Jamaica took the hard decisions and you made the sacrifices to strengthen our independence by putting our macroeconomic house in order.
We knew the debt trap and double digit inflation were whittling away our independence, making us more vulnerable to external pressures.
Fellow Jamaicans, you have shown the discipline necessary to undertake the reform measures. We have achieved record low inflation rates and have significantly cut our debt-to-GDP ratio.
We now boast a budget surplus after many years of chronic deficits. Jamaica achieved a primary balance surplus of $135.9 billion in the 2016/2017 fiscal year, 7.7%, or $12.9 billion above the minimum 7% target. Our independence is being strengthened.
We have demonstrated as a people that we are quite able to manage our own affairs and to show economic discipline without social unrest.
Let us celebrate this fact at independence, as I salute you for supporting economic measures which secure a bright future for our children and advance our independence.
Nobody owes us anything. We seek no patronage. We are a self-respecting nation — proud, free and quite capable to be masters of our own destiny. We have something –indeed, many things— to give to the world.
We seek no special favors. There is no reason for us to be poor. With our creative human capital and fortitude in tackling our economic and social challenges, there is no problem we can’t defeat. As the Scripture says, we can do all things through Christ who strengthens us.
We have no reason to be poor. We have valuable natural resources and wonderful people who have impacted the world.
We have the resources for an economic take off. People are flocking to our country to enjoy the Jamaican Experience. Jamaica generated US$1.46 billion in tourism earnings during the first six months this year alone, with the industry growing by an impressive 7.5%.
We welcomed more than 2.1 million visitors up to the end of June. Our Special Economic Zone regulations are expected to be passed into law soon, opening up a significant economic opportunity for Jamaicans in terms of employment generation, manufacturing, small business development and foreign exchange earnings.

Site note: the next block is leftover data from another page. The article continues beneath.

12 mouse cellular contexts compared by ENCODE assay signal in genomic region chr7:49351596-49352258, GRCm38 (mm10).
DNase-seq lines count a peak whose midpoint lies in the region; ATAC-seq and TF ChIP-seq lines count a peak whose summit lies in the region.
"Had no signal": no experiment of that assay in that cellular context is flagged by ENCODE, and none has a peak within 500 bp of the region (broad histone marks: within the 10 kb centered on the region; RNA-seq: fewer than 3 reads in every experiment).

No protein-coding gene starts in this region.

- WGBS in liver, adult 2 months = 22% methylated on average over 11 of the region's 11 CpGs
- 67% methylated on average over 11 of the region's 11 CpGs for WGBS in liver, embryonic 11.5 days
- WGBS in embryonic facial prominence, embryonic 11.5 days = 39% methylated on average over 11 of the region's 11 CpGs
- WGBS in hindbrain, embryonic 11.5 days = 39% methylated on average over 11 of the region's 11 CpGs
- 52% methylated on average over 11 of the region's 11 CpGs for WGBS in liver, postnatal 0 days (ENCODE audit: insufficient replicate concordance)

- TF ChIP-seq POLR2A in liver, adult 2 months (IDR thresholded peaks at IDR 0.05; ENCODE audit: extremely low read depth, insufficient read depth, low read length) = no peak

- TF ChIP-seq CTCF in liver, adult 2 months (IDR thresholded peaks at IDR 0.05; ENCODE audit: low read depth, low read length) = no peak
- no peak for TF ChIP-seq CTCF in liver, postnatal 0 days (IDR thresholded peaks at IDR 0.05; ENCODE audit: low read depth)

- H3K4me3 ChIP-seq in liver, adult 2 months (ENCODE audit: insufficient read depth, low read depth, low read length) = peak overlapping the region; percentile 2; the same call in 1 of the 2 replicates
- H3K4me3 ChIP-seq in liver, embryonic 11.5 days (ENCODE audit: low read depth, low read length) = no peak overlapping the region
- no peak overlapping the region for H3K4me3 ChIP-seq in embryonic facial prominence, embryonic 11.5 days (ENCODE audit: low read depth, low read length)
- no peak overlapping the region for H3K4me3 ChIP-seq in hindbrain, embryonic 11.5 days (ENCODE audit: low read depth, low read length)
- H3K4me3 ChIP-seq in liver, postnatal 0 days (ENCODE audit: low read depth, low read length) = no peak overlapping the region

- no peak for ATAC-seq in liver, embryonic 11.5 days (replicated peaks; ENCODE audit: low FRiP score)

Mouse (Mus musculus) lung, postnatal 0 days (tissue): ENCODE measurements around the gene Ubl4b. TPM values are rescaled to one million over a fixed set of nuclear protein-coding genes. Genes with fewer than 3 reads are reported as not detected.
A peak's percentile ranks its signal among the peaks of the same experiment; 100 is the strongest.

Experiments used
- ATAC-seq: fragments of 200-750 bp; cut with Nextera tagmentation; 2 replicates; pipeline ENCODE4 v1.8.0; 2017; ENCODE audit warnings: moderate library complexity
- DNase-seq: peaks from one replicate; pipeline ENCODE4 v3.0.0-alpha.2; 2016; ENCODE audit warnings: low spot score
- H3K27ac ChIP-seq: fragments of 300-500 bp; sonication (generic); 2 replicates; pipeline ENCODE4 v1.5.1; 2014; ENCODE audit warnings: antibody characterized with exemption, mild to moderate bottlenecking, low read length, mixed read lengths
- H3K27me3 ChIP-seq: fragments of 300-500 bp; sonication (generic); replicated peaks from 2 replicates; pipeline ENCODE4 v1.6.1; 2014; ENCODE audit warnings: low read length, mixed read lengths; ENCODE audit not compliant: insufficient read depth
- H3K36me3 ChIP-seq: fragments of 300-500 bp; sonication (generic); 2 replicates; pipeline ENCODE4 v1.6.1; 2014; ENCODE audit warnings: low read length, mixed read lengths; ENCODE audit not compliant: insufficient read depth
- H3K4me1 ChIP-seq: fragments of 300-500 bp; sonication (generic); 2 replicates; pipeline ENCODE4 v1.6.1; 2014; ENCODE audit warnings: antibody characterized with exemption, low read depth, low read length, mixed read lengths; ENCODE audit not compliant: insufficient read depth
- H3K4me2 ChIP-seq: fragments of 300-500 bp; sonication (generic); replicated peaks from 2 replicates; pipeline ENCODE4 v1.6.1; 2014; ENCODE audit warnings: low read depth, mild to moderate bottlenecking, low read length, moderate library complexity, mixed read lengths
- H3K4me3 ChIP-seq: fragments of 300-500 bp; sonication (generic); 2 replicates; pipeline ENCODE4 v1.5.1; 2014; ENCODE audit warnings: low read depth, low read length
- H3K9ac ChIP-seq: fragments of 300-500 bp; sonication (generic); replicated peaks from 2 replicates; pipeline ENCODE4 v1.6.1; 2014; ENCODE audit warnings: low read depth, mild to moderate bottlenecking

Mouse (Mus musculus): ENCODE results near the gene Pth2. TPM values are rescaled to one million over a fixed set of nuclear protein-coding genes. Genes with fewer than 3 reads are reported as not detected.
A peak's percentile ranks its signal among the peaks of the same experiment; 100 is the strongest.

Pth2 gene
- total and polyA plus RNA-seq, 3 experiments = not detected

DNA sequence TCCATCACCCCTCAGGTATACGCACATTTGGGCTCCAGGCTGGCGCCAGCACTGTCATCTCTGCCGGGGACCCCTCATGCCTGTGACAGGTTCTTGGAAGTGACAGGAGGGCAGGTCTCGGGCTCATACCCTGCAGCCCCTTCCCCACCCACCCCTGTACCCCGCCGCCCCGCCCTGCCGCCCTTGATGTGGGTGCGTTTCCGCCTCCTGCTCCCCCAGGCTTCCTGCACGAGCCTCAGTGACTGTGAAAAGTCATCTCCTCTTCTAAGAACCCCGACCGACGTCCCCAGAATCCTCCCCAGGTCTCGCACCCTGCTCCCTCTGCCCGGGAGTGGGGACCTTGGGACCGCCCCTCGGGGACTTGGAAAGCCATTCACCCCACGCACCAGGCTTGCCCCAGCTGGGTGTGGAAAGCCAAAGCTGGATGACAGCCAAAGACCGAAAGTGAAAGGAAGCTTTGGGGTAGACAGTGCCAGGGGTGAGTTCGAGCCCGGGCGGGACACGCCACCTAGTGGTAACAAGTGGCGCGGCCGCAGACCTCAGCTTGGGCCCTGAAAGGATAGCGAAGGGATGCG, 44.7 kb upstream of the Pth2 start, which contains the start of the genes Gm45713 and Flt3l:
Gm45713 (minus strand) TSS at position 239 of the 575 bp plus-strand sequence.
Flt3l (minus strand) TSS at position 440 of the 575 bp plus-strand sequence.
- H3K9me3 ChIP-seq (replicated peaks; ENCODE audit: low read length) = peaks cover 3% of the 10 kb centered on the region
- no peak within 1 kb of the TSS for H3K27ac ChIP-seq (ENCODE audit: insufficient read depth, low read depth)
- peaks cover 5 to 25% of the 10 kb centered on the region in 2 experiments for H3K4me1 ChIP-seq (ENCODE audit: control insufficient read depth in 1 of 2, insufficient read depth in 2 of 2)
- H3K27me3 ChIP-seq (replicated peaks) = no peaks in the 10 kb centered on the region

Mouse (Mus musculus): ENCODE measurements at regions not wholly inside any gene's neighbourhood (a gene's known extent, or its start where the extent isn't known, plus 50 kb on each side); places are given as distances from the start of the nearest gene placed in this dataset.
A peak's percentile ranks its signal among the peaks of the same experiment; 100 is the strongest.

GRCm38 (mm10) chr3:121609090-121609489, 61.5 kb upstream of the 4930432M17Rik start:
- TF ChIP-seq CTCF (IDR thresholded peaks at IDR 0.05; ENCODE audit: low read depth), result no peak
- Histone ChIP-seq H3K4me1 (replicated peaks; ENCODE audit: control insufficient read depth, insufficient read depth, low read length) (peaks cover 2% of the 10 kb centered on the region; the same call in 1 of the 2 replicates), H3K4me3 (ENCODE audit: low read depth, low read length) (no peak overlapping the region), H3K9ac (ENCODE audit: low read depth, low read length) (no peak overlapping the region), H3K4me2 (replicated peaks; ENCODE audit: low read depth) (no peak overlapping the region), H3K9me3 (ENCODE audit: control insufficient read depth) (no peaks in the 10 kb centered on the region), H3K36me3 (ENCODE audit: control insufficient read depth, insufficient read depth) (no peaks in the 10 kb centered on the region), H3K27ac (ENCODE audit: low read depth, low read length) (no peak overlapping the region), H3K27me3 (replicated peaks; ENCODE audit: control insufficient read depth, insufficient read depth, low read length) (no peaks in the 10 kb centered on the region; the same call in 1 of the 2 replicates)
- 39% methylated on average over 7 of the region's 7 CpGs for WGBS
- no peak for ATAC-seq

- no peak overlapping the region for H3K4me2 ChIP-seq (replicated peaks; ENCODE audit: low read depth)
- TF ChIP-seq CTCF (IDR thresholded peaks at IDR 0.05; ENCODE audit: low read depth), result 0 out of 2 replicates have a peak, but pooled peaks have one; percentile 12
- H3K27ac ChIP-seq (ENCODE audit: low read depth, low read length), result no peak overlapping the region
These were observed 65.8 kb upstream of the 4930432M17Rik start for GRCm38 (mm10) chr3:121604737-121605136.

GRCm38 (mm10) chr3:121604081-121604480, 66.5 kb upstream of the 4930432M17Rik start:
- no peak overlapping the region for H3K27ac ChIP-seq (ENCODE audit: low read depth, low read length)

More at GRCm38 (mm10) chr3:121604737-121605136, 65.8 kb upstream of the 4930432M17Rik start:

Our growth in business process outsourcing (BPO) continues to explode as we move up the value chain.
We are a tough, courageous, purposeful and determined people. We have proven over and over again in our fifty-five years that we are equal to any task, once we put our collective minds to it.
There are some challenges but I have absolutely no doubt that we can successfully defeat them.
As we celebrate our 55th anniversary as a nation, let us individually recommit to building the Independence Project.
Let us each take responsibility personally for our country. Let us turn up to work on time and give a fair day’s work for a fair day’s pay.
Let us increase our personal productivity. Let us ask ourselves regularly, “How can I do my job better and more creatively?”
Let us care for our children. Let us find out how they are doing at school. Let us check up on their homework—mothers and fathers.
Let us for work for peace in our homes, workplaces and communities. Use the soft word to turn away wrath and to counter disrespect.
Talk it out, don’t fight it out. Forgive. For Jamaica to be a more peaceful nation, its citizens individually –you—and I—have to be more peaceful.
As our anthem says, “teach us true respect for all”. Let us value people not on the basis of what they possess, where they live a or what class they are from. Let us value each person as a child of God, with just the same God-given rights as anyone else.
And those of us who have the privilege to lead, in whatever sphere, let us lead with responsibility, accountability and justice. As leaders we are stewards, not masters. Let’s be good stewards.
Economic growth, social justice, social peace and strong social capital are the building blocks of a vibrant and independent Jamaica.
Happy birthday, Jamaica, land we love.